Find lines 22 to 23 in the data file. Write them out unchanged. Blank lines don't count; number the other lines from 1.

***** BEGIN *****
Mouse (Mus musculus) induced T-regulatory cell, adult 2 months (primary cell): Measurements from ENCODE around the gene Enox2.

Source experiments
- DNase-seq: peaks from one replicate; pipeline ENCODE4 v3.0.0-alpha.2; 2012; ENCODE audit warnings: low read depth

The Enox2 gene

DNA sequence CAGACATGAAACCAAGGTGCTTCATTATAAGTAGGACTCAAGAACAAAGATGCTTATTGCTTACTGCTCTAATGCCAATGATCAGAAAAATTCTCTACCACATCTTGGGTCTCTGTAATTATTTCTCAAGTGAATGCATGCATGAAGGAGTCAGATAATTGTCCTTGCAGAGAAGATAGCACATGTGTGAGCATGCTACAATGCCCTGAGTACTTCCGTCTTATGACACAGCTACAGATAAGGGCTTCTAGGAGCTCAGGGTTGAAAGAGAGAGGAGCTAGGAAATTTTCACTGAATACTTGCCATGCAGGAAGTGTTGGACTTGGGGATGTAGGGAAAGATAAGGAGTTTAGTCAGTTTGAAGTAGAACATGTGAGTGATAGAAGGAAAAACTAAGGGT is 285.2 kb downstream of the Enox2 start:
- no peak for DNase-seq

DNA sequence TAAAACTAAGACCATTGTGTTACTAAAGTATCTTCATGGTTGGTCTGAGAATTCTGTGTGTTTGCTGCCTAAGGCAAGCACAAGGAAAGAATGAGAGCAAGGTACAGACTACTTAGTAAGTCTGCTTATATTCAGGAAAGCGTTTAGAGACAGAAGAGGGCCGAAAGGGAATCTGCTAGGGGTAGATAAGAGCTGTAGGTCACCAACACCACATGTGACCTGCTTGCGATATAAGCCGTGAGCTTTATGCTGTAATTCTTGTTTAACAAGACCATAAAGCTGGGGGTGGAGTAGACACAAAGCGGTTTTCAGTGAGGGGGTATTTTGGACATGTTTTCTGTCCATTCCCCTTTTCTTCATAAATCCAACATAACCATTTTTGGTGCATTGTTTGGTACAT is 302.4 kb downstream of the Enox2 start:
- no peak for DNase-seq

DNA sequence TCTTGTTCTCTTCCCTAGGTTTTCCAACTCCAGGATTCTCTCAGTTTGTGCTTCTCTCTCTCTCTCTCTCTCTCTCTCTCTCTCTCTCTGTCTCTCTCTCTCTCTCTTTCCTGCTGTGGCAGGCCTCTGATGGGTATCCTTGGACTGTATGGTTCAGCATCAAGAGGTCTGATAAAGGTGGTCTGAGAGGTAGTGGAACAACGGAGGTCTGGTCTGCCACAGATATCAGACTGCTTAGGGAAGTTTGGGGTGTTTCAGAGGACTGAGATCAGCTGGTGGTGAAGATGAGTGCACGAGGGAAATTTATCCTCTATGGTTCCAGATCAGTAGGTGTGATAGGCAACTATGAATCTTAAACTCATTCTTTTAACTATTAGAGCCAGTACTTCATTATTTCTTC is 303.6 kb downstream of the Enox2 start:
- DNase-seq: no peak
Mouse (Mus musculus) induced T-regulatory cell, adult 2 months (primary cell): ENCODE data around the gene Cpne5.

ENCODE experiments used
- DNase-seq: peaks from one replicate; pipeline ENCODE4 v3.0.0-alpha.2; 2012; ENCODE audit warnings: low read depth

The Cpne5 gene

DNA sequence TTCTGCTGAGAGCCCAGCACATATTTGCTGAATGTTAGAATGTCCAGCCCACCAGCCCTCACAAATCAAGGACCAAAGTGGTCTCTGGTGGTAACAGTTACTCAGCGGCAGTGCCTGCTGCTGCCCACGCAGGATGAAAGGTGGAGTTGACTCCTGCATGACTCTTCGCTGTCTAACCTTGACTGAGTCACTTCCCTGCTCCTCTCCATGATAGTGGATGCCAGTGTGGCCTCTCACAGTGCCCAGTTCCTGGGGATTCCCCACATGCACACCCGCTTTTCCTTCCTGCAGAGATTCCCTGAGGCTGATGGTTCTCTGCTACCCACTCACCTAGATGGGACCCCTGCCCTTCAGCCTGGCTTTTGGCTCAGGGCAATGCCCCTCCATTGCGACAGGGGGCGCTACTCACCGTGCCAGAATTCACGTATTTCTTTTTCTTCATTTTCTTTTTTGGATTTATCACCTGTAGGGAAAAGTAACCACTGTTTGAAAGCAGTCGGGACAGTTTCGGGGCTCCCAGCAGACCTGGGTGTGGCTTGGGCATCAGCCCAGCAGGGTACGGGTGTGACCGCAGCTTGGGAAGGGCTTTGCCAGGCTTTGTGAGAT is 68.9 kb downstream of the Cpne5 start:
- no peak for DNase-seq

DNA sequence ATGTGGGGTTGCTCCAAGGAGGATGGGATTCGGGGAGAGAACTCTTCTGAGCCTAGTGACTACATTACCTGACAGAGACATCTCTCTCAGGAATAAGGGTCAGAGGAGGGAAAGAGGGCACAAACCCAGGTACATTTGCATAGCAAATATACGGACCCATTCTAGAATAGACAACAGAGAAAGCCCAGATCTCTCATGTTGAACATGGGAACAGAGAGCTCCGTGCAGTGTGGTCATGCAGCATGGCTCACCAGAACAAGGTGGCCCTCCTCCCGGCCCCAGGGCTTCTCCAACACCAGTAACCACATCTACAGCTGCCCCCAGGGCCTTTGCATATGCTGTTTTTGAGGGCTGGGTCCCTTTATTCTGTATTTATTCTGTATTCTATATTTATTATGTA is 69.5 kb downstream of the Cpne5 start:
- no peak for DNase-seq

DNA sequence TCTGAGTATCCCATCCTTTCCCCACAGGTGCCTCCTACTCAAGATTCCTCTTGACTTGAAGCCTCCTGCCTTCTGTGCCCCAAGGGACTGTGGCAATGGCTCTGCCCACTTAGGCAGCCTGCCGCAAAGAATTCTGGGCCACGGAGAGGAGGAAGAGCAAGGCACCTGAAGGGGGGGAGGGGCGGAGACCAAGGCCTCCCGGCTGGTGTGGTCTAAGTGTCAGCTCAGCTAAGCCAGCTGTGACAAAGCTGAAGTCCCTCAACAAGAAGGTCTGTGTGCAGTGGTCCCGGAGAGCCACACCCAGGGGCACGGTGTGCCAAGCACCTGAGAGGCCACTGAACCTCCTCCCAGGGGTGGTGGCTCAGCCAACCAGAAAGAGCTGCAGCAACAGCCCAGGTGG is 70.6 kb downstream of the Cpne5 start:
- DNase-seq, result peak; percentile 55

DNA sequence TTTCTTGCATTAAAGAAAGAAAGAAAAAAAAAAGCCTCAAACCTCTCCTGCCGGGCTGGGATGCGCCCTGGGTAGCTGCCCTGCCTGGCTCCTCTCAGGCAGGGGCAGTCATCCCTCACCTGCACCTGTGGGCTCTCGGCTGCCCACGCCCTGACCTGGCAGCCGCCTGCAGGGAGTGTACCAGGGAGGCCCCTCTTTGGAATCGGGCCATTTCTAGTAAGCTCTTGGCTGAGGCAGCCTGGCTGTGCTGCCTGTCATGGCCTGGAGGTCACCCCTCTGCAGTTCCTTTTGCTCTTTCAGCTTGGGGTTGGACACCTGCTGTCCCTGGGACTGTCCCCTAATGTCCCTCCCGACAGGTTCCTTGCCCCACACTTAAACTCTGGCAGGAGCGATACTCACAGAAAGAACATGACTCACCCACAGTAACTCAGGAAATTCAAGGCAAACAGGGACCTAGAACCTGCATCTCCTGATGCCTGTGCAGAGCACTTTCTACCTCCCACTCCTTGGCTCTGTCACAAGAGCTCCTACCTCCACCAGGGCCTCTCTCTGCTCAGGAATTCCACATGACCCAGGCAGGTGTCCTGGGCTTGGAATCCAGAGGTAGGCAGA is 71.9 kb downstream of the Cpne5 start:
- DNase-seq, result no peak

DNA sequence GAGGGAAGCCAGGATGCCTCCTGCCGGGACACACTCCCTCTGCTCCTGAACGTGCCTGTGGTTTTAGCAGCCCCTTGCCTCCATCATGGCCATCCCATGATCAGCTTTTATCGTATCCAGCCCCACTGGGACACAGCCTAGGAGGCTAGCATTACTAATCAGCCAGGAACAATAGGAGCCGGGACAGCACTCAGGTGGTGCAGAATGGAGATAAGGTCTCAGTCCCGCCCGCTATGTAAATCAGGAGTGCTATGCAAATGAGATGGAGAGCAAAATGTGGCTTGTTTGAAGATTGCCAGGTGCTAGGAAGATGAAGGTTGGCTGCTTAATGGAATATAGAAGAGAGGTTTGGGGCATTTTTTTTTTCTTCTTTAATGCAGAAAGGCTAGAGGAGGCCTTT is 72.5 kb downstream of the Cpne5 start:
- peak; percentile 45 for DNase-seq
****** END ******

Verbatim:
- DNase-seq, result no peak

DNA sequence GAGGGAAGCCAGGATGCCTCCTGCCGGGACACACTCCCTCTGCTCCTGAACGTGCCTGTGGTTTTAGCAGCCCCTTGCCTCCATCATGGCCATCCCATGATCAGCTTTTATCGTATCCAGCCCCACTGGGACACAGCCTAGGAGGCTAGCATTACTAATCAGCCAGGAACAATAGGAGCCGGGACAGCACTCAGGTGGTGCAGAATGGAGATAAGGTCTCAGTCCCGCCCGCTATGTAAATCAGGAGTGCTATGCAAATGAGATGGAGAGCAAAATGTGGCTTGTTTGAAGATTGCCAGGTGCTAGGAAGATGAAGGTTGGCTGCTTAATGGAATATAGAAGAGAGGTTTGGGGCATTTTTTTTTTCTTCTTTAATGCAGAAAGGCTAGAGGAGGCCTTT is 72.5 kb downstream of the Cpne5 start: